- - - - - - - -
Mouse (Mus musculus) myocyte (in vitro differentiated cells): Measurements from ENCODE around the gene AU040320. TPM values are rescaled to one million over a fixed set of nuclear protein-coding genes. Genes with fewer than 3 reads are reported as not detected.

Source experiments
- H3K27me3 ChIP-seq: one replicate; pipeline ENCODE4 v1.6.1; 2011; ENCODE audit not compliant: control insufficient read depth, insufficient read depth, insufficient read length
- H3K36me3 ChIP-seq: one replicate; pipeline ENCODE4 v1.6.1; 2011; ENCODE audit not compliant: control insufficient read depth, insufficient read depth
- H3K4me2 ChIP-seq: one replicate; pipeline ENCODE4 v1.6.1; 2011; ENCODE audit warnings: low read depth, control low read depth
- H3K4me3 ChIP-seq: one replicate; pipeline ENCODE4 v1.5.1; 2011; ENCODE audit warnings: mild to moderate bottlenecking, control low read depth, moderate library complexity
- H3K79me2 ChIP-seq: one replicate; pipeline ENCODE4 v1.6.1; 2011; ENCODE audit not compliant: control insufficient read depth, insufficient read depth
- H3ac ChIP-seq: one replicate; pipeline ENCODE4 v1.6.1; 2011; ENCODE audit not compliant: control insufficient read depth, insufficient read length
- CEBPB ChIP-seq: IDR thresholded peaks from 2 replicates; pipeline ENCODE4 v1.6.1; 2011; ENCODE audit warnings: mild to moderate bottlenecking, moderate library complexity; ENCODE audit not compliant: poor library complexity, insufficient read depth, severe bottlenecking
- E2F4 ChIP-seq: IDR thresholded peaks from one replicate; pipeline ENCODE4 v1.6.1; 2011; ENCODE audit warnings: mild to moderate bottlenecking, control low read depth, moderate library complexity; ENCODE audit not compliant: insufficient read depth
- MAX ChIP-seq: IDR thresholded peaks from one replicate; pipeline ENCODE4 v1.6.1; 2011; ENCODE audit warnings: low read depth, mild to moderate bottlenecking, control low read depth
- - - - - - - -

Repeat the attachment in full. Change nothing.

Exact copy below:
Mouse (Mus musculus) myocyte (in vitro differentiated cells): Measurements from ENCODE around the gene AU040320. TPM values are rescaled to one million over a fixed set of nuclear protein-coding genes. Genes with fewer than 3 reads are reported as not detected.

Source experiments
- H3K27me3 ChIP-seq: one replicate; pipeline ENCODE4 v1.6.1; 2011; ENCODE audit not compliant: control insufficient read depth, insufficient read depth, insufficient read length
- H3K36me3 ChIP-seq: one replicate; pipeline ENCODE4 v1.6.1; 2011; ENCODE audit not compliant: control insufficient read depth, insufficient read depth
- H3K4me2 ChIP-seq: one replicate; pipeline ENCODE4 v1.6.1; 2011; ENCODE audit warnings: low read depth, control low read depth
- H3K4me3 ChIP-seq: one replicate; pipeline ENCODE4 v1.5.1; 2011; ENCODE audit warnings: mild to moderate bottlenecking, control low read depth, moderate library complexity
- H3K79me2 ChIP-seq: one replicate; pipeline ENCODE4 v1.6.1; 2011; ENCODE audit not compliant: control insufficient read depth, insufficient read depth
- H3ac ChIP-seq: one replicate; pipeline ENCODE4 v1.6.1; 2011; ENCODE audit not compliant: control insufficient read depth, insufficient read length
- CEBPB ChIP-seq: IDR thresholded peaks from 2 replicates; pipeline ENCODE4 v1.6.1; 2011; ENCODE audit warnings: mild to moderate bottlenecking, moderate library complexity; ENCODE audit not compliant: poor library complexity, insufficient read depth, severe bottlenecking
- E2F4 ChIP-seq: IDR thresholded peaks from one replicate; pipeline ENCODE4 v1.6.1; 2011; ENCODE audit warnings: mild to moderate bottlenecking, control low read depth, moderate library complexity; ENCODE audit not compliant: insufficient read depth
- MAX ChIP-seq: IDR thresholded peaks from one replicate; pipeline ENCODE4 v1.6.1; 2011; ENCODE audit warnings: low read depth, mild to moderate bottlenecking, control low read depth